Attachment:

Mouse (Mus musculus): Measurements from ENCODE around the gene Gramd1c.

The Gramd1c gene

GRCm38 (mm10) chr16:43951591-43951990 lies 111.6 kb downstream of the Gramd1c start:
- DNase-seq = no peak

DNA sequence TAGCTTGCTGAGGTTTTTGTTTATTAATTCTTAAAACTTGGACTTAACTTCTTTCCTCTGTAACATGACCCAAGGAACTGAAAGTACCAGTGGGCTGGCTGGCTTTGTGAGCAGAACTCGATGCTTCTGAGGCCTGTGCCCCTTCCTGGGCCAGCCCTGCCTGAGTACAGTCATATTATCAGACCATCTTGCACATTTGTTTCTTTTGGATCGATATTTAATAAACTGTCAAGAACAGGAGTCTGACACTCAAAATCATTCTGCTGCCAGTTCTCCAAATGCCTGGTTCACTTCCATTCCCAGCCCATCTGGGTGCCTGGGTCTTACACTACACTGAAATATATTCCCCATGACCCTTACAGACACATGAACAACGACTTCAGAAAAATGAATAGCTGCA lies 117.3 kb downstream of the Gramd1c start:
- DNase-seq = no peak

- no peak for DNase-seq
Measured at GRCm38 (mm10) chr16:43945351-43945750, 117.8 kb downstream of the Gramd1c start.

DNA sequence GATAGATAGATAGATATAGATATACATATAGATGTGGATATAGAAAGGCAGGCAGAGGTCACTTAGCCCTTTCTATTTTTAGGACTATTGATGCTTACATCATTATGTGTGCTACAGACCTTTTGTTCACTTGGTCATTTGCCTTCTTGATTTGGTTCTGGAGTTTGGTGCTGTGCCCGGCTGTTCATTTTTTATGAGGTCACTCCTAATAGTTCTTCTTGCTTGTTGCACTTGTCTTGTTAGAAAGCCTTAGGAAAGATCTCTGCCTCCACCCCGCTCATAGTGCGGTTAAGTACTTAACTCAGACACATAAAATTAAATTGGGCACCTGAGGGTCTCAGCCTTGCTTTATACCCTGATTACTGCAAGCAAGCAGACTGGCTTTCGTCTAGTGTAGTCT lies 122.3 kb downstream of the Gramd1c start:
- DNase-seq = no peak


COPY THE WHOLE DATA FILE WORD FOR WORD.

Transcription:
Mouse (Mus musculus): Measurements from ENCODE around the gene Gramd1c.

The Gramd1c gene

GRCm38 (mm10) chr16:43951591-43951990 lies 111.6 kb downstream of the Gramd1c start:
- DNase-seq = no peak

DNA sequence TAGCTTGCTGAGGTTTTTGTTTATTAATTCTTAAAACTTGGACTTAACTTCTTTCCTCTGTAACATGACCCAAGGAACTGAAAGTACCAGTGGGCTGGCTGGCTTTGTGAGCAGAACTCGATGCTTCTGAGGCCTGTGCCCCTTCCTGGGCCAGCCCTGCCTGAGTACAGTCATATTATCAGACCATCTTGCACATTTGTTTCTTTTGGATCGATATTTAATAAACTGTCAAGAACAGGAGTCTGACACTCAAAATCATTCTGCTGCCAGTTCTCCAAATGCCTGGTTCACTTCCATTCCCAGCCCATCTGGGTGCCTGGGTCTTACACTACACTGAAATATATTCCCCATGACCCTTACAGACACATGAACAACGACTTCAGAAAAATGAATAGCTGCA lies 117.3 kb downstream of the Gramd1c start:
- DNase-seq = no peak

- no peak for DNase-seq
Measured at GRCm38 (mm10) chr16:43945351-43945750, 117.8 kb downstream of the Gramd1c start.

DNA sequence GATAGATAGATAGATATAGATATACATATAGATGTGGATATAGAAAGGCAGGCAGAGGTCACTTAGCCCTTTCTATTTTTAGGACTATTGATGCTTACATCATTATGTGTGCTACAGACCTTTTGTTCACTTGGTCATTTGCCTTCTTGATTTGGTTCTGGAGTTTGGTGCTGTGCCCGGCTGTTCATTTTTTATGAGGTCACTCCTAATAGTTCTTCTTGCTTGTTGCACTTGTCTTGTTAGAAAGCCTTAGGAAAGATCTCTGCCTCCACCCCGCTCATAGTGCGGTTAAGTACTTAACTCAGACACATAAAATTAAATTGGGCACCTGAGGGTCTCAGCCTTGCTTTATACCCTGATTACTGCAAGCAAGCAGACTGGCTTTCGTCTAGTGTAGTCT lies 122.3 kb downstream of the Gramd1c start:
- DNase-seq = no peak